DONOR COUNTRIES PLEDGE $38.5 MILLION TO UNRWA’S REGULAR BUDGET, $22 MILLION TO EMERGENCY APPEAL

4 December 2000
GA/9841

DONOR COUNTRIES PLEDGE $38.5 MILLION TO UNRWA’S REGULAR BUDGET, $22 MILLION TO EMERGENCY APPEAL

4 December 2000

Press ReleaseGA/9841 PAL/1885

DONOR COUNTRIES PLEDGE $38.5 MILLION TO UNRWA’S REGULAR BUDGET, $22 MILLION TO EMERGENCY APPEAL

20001204

Donor countries pledged $38.5 million for the 2001 regular budget of the United Nations Relief and Works Agency for Palestine Refugees in the Near East (UNRWA), as well as $22 million for an emergency appeal launched 8 November, as the General Assembly’s Ad Hoc Committee for Voluntary Contributions to UNRWA met this morning.

Harri Holkeri, President of the General Assembly, said that in the absence of a solution to the refugee question after more than 50 years, the international community’s commitment to the refugees must continue through the work of UNRWA. The agency was a lifeline for 4 million people, providing education and training, health care, special hardship assistance, social programmes and, in recent years, a range of economic development programmes.

However, he said, the chronic underfunding of UNRWA had reached a critical stage, in view of the growing needs of its client population. Requirements for 2001 -- $311 million for the regular budget -– needed to be fully funded to provide vital services. Working capital needed to be built up as well; its lack required the Agency to seek at least $25 million in January 2001 to continue its operations.

Peter Hansen, Commissioner-General of UNRWA, said that providing services to the more than 3.8 million Palestine refugees with services on a consistent basis and of an acceptable quality had become ever more difficult, as resources had not kept pace with growing needs. Many of UNRWA’s schools now used a double shift system to cope with a classroom shortage; medical staff were under great strain as doctors treated more than 100 patients a day; and the Agency’s social workers struggled to cope with a growing caseload. The growth of UNRWA’s resource base was inadequate and needed to be raised to at least 5 per cent per annum to keep up with the growth in the refugee population.

He said that at meetings with major donors and host-country representatives held regularly in the region, UNRWA had received consistent support and praise for its work and generous support last September in the form of additional pledges for the current calendar year. However, even with those additional resources, the Agency would only be able to scrape by. That hand-to-mouth situation was exacerbated by the fact that UNRWA had no working capital and no salary increase reserve to implement its pay policy. For the year 2001, total requirements were $311 million, which must be fully funded if the Agency was to safeguard its vital services from damaging reductions and continuing to reinstate services affected by austerity measures adopted in past years. Statements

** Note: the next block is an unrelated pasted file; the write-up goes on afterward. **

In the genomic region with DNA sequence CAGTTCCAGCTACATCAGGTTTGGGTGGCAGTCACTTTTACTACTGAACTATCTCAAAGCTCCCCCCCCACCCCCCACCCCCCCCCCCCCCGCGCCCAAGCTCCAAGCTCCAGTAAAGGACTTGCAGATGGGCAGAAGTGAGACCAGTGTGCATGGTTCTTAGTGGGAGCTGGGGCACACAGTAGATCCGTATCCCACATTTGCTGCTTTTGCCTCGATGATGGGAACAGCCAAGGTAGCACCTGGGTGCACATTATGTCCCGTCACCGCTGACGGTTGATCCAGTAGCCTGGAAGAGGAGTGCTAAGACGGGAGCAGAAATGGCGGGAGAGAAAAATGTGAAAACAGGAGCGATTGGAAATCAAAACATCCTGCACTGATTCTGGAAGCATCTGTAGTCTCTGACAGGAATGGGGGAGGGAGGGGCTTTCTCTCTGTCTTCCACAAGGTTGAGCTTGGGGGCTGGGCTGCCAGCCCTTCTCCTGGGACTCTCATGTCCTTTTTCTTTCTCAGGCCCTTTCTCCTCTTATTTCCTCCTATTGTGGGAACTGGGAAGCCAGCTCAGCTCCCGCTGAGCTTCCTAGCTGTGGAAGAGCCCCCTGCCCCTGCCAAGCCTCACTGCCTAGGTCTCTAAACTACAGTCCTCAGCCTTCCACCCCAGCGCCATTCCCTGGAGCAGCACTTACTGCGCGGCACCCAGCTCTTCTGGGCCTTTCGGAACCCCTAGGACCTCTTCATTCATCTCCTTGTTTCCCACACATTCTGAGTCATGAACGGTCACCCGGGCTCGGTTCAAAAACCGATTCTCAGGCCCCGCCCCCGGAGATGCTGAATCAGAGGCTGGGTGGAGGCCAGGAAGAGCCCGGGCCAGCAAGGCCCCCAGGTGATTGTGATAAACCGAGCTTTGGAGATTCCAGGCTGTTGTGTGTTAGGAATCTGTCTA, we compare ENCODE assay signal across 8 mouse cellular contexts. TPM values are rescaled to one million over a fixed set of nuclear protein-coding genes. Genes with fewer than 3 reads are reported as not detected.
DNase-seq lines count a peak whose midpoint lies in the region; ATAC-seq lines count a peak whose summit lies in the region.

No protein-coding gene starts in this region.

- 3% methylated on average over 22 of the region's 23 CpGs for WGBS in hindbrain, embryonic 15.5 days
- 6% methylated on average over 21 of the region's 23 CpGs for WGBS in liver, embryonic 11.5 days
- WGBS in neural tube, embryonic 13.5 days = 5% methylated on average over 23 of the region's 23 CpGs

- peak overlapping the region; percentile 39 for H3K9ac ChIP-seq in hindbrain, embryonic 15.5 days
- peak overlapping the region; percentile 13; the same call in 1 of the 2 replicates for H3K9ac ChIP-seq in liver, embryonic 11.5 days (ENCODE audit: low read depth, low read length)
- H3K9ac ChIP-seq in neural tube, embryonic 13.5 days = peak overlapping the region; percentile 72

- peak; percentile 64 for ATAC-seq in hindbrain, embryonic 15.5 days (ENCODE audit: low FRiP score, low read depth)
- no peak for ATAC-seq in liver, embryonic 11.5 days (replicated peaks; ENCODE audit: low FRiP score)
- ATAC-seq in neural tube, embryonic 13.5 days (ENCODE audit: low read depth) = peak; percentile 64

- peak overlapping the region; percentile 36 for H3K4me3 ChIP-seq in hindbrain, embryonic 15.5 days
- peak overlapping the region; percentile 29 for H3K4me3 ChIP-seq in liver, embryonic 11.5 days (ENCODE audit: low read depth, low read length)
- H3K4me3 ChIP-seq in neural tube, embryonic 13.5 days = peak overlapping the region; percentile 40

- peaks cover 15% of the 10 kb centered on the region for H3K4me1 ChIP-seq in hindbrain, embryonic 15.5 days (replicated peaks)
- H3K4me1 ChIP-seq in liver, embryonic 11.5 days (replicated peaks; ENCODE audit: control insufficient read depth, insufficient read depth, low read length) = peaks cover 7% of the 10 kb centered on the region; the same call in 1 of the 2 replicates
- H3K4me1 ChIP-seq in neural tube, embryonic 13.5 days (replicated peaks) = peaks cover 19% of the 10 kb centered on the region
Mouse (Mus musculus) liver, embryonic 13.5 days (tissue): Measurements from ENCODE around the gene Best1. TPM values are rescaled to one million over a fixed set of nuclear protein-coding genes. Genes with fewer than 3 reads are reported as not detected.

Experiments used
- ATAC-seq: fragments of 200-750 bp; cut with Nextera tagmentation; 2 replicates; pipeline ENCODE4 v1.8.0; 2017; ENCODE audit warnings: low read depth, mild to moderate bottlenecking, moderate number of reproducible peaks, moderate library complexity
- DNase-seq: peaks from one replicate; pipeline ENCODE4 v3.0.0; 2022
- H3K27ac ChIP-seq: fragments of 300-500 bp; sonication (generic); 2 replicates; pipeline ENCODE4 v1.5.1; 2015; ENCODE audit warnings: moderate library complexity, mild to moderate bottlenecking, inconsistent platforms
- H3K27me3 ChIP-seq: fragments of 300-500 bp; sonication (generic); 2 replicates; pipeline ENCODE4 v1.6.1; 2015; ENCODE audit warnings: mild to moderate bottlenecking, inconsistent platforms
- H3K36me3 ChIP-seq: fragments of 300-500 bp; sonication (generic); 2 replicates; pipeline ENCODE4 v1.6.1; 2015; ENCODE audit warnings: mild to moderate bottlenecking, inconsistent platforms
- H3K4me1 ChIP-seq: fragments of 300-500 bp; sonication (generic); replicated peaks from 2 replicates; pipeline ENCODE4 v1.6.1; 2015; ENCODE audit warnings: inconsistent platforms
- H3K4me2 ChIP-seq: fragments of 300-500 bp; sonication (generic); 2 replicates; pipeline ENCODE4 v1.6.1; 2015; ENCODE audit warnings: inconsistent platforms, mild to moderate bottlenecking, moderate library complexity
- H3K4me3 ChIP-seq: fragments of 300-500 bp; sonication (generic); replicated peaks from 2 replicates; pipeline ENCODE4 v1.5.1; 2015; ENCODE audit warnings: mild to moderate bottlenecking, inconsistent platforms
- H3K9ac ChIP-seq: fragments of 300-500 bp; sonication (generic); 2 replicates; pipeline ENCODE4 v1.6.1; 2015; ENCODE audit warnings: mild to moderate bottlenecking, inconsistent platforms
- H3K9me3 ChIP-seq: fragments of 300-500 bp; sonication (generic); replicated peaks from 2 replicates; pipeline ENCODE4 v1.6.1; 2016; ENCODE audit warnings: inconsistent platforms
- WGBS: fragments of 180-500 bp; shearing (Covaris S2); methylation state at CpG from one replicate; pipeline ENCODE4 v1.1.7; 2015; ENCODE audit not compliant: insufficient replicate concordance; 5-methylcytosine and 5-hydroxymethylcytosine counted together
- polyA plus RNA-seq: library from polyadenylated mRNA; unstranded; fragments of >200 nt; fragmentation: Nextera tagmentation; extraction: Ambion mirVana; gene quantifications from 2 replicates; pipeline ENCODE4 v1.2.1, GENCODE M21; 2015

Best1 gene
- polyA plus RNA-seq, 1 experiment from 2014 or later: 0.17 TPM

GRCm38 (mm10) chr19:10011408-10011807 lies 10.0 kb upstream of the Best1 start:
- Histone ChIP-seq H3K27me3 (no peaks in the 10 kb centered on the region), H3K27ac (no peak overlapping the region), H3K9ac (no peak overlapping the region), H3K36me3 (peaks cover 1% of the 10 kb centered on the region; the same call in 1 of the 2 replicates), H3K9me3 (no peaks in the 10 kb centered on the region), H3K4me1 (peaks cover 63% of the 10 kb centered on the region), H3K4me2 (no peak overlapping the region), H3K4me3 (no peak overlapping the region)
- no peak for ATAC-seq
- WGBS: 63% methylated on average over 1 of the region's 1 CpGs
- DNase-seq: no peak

HARRI HOLKERI, President of the United Nations General Assembly, said that the plight of the Palestinian refugees was at the heart of the current conflict in the Middle East. He said that, in the absence of a resolution to the issue after more than 50 years, the commitment of the international community to the refugees must continue through the work of UNRWA. That agency was a lifeline for 4 million refugees, providing education and training, health care, special hardship assistance, social programmes, and, in recent years, a range of economic development programmes.

However, he said, the chronic underfunding of UNRWA has reached a critical stage, in view of the growing needs of its client population. Requirements for 2001 -- $311 million for the regular budget – needed to be fully funded to provide vital services. Working capital needed to be built up as well; its lack required the Agency to seek at least $25 million in January 2001 to continue operations.

He said that UNRWA was the only programme of the United Nations which was a direct subsidiary of the General Assembly. As President of that body, he paid tribute to the devotion of the UNRWA staff and directors, most of them Palestine refugees themselves, working under difficult circumstances. Due to the rekindled conflict, refugees in Gaza and the West Bank have seen their lives disrupted anew, while those in Jordan, Syria and Lebanon were experiencing renewed uncertainty. A just solution to their plight must be found through political means, in accordance with international laws and United Nations resolutions. Until that occurred, the international community’s commitment must be reaffirmed through adequate resources pledged to UNRWA.